I was angry enough that I thought those were the last words we’d ever say to each other. Not that she’d notice. Maybe they would’ve been the last if I hadn’t had such a hellish day, if I hadn’t trekked into the apartment with feet so heavy they couldn’t carry me to my bedroom, only dumped me off beside Josie on the soft blue couch.

We sat at first in silence. I watched her frowning from beneath her long light brown bangs as she dug at her fingernails. That was one of the reasons I never spoke to her, because she was usually concentrating on something like her nails or a magazine with such intensity that you’d get the feeling distracting her might pull her away from her entire life’s purpose.

Minutes went by before she looked up at me and blinked, as if she only just noticed I was there. She looked around the room, as if she’d only just noticed it too. It was bland and undecorated except for what I’d added, the photographs on the wall from San Francisco, and shot glasses, clean and collecting dust, sitting on the mantel beaming rainbow flags and smiley faces.

“Is one of your roommates a lesbian or something?” Josie asked.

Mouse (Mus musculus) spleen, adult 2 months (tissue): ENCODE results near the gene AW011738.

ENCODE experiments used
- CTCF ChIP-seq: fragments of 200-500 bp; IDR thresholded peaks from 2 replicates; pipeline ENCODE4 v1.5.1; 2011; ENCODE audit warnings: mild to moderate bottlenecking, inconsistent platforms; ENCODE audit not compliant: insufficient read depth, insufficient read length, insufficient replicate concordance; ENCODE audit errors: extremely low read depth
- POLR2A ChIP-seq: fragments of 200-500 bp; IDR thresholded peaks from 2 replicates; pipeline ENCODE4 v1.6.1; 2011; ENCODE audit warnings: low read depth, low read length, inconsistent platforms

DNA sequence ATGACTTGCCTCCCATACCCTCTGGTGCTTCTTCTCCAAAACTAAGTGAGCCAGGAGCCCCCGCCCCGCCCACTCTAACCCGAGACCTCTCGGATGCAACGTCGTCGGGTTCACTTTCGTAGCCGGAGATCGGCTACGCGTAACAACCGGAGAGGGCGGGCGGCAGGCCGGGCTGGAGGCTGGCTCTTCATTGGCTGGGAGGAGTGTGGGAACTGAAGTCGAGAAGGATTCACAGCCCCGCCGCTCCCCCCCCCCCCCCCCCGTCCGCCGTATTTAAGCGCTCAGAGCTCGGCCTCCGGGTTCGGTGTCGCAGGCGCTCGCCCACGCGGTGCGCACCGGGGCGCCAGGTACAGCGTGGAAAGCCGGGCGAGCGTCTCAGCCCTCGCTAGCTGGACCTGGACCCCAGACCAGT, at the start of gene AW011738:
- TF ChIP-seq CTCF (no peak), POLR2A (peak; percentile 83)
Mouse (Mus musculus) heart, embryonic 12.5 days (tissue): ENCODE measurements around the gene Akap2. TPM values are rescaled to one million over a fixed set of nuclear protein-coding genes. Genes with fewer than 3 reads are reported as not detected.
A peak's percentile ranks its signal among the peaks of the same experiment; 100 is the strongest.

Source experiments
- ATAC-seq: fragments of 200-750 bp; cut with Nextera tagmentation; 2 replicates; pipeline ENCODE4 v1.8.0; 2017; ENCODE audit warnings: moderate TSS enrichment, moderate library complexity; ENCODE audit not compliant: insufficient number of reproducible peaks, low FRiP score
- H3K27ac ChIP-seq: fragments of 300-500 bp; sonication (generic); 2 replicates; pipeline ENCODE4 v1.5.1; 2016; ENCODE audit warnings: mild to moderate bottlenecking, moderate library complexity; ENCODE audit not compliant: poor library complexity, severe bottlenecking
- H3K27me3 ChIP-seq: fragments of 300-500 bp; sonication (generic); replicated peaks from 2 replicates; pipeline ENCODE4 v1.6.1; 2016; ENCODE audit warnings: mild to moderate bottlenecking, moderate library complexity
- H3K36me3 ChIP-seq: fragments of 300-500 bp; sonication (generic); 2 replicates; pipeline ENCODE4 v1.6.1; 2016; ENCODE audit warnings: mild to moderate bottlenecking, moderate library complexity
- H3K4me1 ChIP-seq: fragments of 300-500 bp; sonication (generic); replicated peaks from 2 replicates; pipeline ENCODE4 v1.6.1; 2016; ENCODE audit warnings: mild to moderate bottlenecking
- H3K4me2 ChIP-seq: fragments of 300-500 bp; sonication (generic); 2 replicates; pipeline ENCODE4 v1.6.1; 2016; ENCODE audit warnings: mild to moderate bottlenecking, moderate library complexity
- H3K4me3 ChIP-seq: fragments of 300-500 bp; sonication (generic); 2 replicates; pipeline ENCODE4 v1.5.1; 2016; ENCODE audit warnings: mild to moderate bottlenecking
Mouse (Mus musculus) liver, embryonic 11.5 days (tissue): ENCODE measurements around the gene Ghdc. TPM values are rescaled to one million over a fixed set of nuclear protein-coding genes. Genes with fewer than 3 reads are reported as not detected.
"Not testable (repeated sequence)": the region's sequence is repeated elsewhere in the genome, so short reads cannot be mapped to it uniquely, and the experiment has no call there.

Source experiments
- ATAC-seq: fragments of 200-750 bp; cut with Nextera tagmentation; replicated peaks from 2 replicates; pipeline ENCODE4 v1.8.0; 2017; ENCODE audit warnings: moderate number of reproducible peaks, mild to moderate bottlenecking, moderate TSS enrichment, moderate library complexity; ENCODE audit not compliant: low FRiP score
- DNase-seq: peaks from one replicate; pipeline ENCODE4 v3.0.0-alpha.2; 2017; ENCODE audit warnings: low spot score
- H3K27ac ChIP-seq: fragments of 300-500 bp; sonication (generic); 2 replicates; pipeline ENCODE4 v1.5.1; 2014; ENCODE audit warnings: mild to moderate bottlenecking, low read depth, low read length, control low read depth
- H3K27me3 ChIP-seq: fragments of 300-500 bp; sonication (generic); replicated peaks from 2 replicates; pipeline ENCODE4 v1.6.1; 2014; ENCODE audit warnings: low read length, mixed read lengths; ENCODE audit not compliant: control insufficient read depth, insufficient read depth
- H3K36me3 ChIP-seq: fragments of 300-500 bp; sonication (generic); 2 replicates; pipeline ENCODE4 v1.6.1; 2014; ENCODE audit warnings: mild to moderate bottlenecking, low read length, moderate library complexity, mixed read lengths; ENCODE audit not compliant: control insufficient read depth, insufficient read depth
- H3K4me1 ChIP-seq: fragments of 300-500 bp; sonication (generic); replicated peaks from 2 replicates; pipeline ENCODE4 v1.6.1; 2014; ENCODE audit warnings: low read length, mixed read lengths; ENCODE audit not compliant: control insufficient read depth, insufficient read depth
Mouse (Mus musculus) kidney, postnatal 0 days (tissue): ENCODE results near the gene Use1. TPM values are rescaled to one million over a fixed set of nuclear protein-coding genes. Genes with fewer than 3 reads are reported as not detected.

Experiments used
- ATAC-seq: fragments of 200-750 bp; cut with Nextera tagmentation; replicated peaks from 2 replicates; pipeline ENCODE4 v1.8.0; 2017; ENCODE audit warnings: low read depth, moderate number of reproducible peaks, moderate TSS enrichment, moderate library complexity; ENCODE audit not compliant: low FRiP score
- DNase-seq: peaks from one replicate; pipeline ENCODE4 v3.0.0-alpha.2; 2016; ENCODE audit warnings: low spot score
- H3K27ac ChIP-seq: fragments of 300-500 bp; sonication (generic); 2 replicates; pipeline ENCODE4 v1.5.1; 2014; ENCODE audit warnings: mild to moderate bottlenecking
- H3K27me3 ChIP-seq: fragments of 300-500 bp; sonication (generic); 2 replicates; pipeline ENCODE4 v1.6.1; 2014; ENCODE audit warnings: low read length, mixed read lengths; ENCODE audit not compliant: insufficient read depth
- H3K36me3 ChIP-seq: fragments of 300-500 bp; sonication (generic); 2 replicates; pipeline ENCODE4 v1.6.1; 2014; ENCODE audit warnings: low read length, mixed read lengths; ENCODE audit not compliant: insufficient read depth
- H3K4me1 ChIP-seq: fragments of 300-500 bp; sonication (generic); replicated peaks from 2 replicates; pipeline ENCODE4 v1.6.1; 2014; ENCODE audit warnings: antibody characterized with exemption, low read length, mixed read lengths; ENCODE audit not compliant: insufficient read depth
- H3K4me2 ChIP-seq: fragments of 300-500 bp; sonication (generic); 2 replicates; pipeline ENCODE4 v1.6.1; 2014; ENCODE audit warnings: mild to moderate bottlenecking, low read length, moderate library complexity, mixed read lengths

The apartment was small, the kitchen and living room sharing one cramped common space between the two bedrooms. How many people did she think we fit into this place?

“That’d be me,” I said.

Her light eyes widened, dancing across my face as she stared at me.

“You? No!” she said. “But you’re so pretty and girly. My friend Pete told me how to look out for lesbians, he said to look for short hair and man-hands.”

I pulled at my ponytail.

“Yeah, the long hair is all just part of my disguise,” I said. I was trying to make a joke, I guess, but she nodded and continued staring with those wide eyes, as if I was saying something profound.

She kept nodding as I shifted and coughed.

“Am I the first one you met or something?” I asked.

“The first what? Black person?”

I paused.

“No. The first lesbian.”

“Oh.” Josie shook her head. She went back to staring at her hands, only at her palms this time. “No. I didn’t meet a black person until I was twelve, I’d never thought about it, just thought I’d seen them in person ‘cause I’d seen them on TV, but no, Myra was the first. She cleaned my father’s house. She was nice.”